The title of my blog is A Place for Readers & Writers, but not all of my posts are focused on writing. In fact, they are dispersed among three areas: topics on writing, plugging my books, and what I’d call observations on life, most of which are self-deprecating posts about something that hits me that day.
I know this isn’t the best mix to attract return visitors. Rule #1 for bloggers is to be consistent, and Rule #2 is to avoid constantly selling something, but my problem (one of them) is I have multiple purposes for my blog.
Clearly, my target audiences are readers and writers, and I make every effort to have most of my posts focused on writing topics and to offer consistent content to encourage their return. For nearly a year, I’ve posted a new, original short story at the start of every month. Most of them will find their way into my collection, It Goes On. (Sorry, that was a plug.) I also post book reviews, as well as occasional interviews with fellow authors. One of my most-viewed pages contains references to articles on writing that I’ve found useful or interesting. I update this page frequently.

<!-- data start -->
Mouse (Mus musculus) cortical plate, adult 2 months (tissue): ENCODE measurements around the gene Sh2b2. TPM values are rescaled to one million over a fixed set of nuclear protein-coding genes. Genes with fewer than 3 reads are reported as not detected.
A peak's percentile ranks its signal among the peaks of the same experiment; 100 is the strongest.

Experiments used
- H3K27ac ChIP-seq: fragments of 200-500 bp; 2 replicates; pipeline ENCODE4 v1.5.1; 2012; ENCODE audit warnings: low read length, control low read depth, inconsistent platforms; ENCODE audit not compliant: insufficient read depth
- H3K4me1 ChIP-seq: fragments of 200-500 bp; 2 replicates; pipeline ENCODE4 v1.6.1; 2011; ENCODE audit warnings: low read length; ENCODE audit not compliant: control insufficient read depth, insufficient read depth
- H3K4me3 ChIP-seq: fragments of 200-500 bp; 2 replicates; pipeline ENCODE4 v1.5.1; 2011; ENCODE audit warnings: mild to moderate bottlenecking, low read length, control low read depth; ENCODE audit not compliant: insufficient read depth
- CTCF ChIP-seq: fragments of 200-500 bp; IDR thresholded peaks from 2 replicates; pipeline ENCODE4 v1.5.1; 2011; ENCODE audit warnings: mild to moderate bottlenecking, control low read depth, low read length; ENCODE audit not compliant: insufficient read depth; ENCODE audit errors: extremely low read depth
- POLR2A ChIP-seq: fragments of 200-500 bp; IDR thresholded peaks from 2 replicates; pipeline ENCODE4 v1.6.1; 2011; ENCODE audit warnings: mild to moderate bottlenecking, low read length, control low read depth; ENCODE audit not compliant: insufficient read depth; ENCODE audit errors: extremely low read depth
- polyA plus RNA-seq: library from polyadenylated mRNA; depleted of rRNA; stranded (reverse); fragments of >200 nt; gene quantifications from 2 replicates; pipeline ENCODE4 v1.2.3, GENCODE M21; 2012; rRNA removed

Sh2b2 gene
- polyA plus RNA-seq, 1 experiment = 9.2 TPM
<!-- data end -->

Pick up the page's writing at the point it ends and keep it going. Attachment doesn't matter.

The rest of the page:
When I plug my books, I try to do it so it doesn't come off as "in your face" selling. I post snippets and chapters from my novels, discuss my characters, talk about my writing process, and provide updates on coming books. I will occasionally run an "ad" to promote a book or upcoming event, but these are rare.
My observations-on-life posts are probably the most out-of-place content I put on my blog. For some reason, I can't help myself. There is a humor columnist hiding deep inside me. These ideas just hit me, and I feel compelled to share them. Most are well received, while some fall flat. I enjoy writing them, and they give readers insight to the person I am, so the posts will likely continue.
I still feel comfortable calling my blog A Place for Readers & Writers. In the future, I’ll try to soften my selling and control the wannabe humor columnist within me, but truth be known, I’d rather have a drink with Dave Barry than Ernest Hemingway--recognizing the odds of me tipping one back with Dave are only slightly higher.